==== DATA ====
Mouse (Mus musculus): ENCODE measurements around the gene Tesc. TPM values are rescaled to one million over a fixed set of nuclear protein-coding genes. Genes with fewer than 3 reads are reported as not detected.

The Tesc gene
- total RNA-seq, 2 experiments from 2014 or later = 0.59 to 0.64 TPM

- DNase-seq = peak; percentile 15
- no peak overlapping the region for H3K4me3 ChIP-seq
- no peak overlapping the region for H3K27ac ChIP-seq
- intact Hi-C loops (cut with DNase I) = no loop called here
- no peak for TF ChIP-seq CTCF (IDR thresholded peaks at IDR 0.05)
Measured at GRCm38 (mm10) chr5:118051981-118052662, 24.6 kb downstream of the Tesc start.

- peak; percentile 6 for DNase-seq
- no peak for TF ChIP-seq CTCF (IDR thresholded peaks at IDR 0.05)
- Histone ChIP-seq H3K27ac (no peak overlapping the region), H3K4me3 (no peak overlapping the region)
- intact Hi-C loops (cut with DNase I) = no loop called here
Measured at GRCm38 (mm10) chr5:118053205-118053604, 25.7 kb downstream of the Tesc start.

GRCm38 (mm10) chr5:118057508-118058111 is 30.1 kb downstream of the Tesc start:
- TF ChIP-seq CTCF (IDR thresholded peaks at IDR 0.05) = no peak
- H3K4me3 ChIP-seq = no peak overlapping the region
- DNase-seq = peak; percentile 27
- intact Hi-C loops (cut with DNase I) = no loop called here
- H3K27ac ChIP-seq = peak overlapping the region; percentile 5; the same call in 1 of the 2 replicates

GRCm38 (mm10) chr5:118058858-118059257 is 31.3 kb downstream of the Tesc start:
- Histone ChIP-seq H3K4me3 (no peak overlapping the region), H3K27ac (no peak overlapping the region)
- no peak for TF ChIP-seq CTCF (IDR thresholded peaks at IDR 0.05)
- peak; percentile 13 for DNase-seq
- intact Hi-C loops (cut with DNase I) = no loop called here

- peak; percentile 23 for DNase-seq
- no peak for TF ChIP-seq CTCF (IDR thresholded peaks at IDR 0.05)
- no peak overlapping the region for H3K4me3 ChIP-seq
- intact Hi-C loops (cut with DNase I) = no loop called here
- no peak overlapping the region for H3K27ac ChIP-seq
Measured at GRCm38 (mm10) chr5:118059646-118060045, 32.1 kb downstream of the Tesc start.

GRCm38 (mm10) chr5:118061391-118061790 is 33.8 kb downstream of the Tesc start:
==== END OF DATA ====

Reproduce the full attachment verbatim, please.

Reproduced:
Mouse (Mus musculus): ENCODE measurements around the gene Tesc. TPM values are rescaled to one million over a fixed set of nuclear protein-coding genes. Genes with fewer than 3 reads are reported as not detected.

The Tesc gene
- total RNA-seq, 2 experiments from 2014 or later = 0.59 to 0.64 TPM

- DNase-seq = peak; percentile 15
- no peak overlapping the region for H3K4me3 ChIP-seq
- no peak overlapping the region for H3K27ac ChIP-seq
- intact Hi-C loops (cut with DNase I) = no loop called here
- no peak for TF ChIP-seq CTCF (IDR thresholded peaks at IDR 0.05)
Measured at GRCm38 (mm10) chr5:118051981-118052662, 24.6 kb downstream of the Tesc start.

- peak; percentile 6 for DNase-seq
- no peak for TF ChIP-seq CTCF (IDR thresholded peaks at IDR 0.05)
- Histone ChIP-seq H3K27ac (no peak overlapping the region), H3K4me3 (no peak overlapping the region)
- intact Hi-C loops (cut with DNase I) = no loop called here
Measured at GRCm38 (mm10) chr5:118053205-118053604, 25.7 kb downstream of the Tesc start.

GRCm38 (mm10) chr5:118057508-118058111 is 30.1 kb downstream of the Tesc start:
- TF ChIP-seq CTCF (IDR thresholded peaks at IDR 0.05) = no peak
- H3K4me3 ChIP-seq = no peak overlapping the region
- DNase-seq = peak; percentile 27
- intact Hi-C loops (cut with DNase I) = no loop called here
- H3K27ac ChIP-seq = peak overlapping the region; percentile 5; the same call in 1 of the 2 replicates

GRCm38 (mm10) chr5:118058858-118059257 is 31.3 kb downstream of the Tesc start:
- Histone ChIP-seq H3K4me3 (no peak overlapping the region), H3K27ac (no peak overlapping the region)
- no peak for TF ChIP-seq CTCF (IDR thresholded peaks at IDR 0.05)
- peak; percentile 13 for DNase-seq
- intact Hi-C loops (cut with DNase I) = no loop called here

- peak; percentile 23 for DNase-seq
- no peak for TF ChIP-seq CTCF (IDR thresholded peaks at IDR 0.05)
- no peak overlapping the region for H3K4me3 ChIP-seq
- intact Hi-C loops (cut with DNase I) = no loop called here
- no peak overlapping the region for H3K27ac ChIP-seq
Measured at GRCm38 (mm10) chr5:118059646-118060045, 32.1 kb downstream of the Tesc start.

GRCm38 (mm10) chr5:118061391-118061790 is 33.8 kb downstream of the Tesc start: